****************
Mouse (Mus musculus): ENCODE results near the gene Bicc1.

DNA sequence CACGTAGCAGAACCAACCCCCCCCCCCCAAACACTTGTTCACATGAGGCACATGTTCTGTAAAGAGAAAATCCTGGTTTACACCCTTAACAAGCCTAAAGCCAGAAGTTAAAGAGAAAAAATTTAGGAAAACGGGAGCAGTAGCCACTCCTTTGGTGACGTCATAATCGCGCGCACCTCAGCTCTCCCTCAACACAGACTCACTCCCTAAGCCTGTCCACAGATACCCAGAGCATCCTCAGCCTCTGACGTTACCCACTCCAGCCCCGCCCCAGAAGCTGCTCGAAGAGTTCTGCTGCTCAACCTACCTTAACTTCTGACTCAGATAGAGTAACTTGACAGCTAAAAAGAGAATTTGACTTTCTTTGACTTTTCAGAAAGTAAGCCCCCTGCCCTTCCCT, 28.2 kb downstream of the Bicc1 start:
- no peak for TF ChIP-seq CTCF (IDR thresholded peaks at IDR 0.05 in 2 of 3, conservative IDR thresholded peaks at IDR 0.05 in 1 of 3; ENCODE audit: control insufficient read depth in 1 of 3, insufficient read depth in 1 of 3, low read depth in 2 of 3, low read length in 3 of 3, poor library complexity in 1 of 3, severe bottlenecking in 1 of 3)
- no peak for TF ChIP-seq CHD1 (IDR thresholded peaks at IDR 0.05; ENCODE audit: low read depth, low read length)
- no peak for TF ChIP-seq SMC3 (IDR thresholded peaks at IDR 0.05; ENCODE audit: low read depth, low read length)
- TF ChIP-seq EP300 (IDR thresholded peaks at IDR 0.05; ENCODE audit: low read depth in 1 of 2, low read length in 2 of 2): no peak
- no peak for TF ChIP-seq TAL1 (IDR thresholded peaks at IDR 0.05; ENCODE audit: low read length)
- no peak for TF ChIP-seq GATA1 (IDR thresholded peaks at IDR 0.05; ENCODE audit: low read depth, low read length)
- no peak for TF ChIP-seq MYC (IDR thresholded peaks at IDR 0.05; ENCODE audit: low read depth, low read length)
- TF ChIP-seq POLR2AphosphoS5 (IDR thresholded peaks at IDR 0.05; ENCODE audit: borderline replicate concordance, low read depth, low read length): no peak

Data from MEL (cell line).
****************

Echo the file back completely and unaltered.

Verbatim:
Mouse (Mus musculus): ENCODE results near the gene Bicc1.

DNA sequence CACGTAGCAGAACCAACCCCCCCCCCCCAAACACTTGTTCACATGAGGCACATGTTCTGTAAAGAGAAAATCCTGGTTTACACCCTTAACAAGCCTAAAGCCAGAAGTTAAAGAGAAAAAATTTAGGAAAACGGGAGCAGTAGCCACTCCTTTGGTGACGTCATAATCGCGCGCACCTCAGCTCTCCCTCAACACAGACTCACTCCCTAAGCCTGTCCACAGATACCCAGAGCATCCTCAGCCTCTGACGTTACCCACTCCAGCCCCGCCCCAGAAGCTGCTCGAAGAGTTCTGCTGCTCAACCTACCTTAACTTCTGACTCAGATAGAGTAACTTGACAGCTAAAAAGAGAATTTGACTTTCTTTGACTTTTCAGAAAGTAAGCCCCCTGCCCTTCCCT, 28.2 kb downstream of the Bicc1 start:
- no peak for TF ChIP-seq CTCF (IDR thresholded peaks at IDR 0.05 in 2 of 3, conservative IDR thresholded peaks at IDR 0.05 in 1 of 3; ENCODE audit: control insufficient read depth in 1 of 3, insufficient read depth in 1 of 3, low read depth in 2 of 3, low read length in 3 of 3, poor library complexity in 1 of 3, severe bottlenecking in 1 of 3)
- no peak for TF ChIP-seq CHD1 (IDR thresholded peaks at IDR 0.05; ENCODE audit: low read depth, low read length)
- no peak for TF ChIP-seq SMC3 (IDR thresholded peaks at IDR 0.05; ENCODE audit: low read depth, low read length)
- TF ChIP-seq EP300 (IDR thresholded peaks at IDR 0.05; ENCODE audit: low read depth in 1 of 2, low read length in 2 of 2): no peak
- no peak for TF ChIP-seq TAL1 (IDR thresholded peaks at IDR 0.05; ENCODE audit: low read length)
- no peak for TF ChIP-seq GATA1 (IDR thresholded peaks at IDR 0.05; ENCODE audit: low read depth, low read length)
- no peak for TF ChIP-seq MYC (IDR thresholded peaks at IDR 0.05; ENCODE audit: low read depth, low read length)
- TF ChIP-seq POLR2AphosphoS5 (IDR thresholded peaks at IDR 0.05; ENCODE audit: borderline replicate concordance, low read depth, low read length): no peak

Data from MEL (cell line).